7. The key to hill climbing is clutch work. You need to slip the clutch to keep your rpm's up, especially on small bore bikes. I learned on big, loose hills. Pin the throttle and use the clutch to control your wheel speed. Start in as high a gear as you can handle and downshift as needed and quickly. 2nd is your money spot; once in first you will struggle to keep the front end down. When you have limited run up start in 2nd and slip the clutch to keep rpm's high and get speed. Speed is your friend. Sit for best traction--standing will help with technical climbs but you will tend to have your back tire break loose on big hills. Best tire I know for hill climbing is the M5B, short of the Terraflex. I do happen to use Tubliss (for many reasons), but that won't make much of a difference to you for learning to hill climb. Finally, practice and don't give up easily. Hammer the hill that is giving you trouble. Try different gears, speed, and lines. You will learn the hill and be able to hit it faster and faster. Remember: hold the throttle open and use your clutch.
  8. A lot of words to explain the death of a trend. HD is like bell bottoms. When they were trendy everybody wanted one. Now they are a dime a dozen and the trend has passed. Once too many gapers were riding them, many riders go elsewhere. The real story is the overall decline of ridership. Sad news.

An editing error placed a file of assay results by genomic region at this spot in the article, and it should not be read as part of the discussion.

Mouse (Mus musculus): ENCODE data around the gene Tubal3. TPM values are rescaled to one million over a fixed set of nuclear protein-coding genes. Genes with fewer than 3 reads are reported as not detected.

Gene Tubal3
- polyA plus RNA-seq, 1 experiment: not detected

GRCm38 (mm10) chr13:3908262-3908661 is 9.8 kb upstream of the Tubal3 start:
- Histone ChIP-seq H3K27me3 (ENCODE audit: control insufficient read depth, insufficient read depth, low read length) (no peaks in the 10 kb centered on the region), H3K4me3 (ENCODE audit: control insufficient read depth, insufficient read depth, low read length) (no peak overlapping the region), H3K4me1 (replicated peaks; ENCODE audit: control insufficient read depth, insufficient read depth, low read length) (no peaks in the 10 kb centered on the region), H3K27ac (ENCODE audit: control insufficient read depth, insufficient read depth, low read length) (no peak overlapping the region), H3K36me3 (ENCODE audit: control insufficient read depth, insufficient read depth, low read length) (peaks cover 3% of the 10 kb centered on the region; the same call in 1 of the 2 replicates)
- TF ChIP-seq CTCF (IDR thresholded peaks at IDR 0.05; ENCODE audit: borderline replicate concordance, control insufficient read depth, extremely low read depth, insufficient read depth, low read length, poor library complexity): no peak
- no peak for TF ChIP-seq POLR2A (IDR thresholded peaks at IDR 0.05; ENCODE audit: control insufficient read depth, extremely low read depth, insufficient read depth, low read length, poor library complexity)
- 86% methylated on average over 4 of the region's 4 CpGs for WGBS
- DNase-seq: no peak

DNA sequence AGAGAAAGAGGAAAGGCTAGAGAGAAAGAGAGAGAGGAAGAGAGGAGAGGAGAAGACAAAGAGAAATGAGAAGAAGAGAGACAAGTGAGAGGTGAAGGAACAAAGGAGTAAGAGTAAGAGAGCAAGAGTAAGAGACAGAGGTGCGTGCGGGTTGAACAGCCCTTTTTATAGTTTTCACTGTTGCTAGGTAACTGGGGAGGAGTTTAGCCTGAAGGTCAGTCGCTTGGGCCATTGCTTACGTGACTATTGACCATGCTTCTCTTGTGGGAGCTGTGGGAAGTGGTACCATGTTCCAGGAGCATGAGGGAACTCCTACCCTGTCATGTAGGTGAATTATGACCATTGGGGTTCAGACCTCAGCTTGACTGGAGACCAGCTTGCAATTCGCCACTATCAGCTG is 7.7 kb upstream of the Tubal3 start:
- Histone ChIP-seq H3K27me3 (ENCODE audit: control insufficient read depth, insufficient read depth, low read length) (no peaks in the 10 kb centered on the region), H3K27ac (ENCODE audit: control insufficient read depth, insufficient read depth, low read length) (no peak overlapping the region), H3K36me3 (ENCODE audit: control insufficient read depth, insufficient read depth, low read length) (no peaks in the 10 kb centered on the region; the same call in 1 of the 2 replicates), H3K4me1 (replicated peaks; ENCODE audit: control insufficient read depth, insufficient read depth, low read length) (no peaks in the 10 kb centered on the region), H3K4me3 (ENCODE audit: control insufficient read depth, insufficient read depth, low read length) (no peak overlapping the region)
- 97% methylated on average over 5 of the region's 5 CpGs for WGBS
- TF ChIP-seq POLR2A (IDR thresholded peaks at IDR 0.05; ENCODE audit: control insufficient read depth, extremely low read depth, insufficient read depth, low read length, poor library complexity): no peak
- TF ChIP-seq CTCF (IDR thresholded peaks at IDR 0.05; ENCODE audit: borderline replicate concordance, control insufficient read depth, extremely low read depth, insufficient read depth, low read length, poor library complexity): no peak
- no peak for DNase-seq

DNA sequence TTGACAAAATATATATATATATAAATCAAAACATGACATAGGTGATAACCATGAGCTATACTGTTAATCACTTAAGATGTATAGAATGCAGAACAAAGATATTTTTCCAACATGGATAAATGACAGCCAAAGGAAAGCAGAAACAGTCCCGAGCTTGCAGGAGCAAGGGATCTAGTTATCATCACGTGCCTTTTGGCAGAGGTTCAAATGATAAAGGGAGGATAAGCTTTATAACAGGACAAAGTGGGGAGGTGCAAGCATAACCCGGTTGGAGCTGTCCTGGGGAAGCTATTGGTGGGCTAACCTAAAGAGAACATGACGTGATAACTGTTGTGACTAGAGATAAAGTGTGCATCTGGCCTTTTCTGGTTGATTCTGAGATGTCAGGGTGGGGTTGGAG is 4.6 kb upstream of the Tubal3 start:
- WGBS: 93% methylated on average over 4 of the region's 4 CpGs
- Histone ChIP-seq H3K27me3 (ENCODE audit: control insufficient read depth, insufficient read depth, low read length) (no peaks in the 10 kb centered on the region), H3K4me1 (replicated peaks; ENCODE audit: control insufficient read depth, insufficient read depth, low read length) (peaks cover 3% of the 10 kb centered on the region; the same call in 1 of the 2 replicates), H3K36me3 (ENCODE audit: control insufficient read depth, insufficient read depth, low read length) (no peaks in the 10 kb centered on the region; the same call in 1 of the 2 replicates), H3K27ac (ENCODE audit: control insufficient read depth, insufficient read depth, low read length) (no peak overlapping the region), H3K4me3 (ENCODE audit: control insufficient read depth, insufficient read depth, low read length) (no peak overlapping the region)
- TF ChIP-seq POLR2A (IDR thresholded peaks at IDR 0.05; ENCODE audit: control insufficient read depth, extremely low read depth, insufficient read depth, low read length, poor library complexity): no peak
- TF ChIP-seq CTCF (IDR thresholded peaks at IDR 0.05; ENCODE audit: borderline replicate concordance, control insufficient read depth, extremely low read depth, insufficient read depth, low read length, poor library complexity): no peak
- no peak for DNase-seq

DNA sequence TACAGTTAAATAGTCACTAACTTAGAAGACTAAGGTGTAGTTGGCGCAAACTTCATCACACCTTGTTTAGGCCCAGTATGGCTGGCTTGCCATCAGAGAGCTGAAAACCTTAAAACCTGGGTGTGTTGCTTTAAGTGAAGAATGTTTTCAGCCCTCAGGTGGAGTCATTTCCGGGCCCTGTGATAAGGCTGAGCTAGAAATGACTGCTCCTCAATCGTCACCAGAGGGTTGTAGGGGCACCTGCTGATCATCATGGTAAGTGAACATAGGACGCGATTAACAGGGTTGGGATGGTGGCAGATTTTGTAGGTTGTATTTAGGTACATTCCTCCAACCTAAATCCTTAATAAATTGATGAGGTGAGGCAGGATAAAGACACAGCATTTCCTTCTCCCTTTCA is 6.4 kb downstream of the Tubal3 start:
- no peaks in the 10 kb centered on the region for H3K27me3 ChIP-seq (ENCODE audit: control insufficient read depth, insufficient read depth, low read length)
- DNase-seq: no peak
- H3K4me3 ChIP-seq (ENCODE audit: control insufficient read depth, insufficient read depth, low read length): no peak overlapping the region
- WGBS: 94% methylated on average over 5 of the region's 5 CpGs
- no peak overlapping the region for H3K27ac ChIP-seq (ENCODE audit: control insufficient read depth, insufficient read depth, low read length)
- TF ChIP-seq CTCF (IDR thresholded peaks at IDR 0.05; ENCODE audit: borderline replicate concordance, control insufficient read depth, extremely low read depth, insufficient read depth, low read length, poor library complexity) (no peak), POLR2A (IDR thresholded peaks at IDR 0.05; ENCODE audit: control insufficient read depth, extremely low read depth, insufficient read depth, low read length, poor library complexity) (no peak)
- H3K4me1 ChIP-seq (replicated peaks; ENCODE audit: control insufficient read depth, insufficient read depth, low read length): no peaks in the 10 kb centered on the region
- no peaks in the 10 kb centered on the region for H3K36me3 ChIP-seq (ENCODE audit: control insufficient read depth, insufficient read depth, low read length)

9. I'd look for a clean bike in your price range. Look at the frame/engine for paint wear. Listen to the engine for piston slap. If you have the know-how and gumption you can remove the magnito cover (3 bolts usually) and pull up and down on the flywheel to check for play--there shouldn't be any. You can remove the pipe in a couple of minutes to look at the exhaust side of the piston to see if it's scorched. Check for blown fork seals and a loose linkage. These items are all easily repairable, but it will help you to determine how much the bike will cost you to own/repair.
  10. If you are on a budget, forget the 4 strokes. An older, used thumper can eat you alive financially. Get the 2t 125. By the time I was your size I was on a 250 2t. You won't regret it. And forget the 100, it is too small. You didn't say what terrain you ride, but the smaller wheels limit your abilities on trails and you are simply too big for that bike.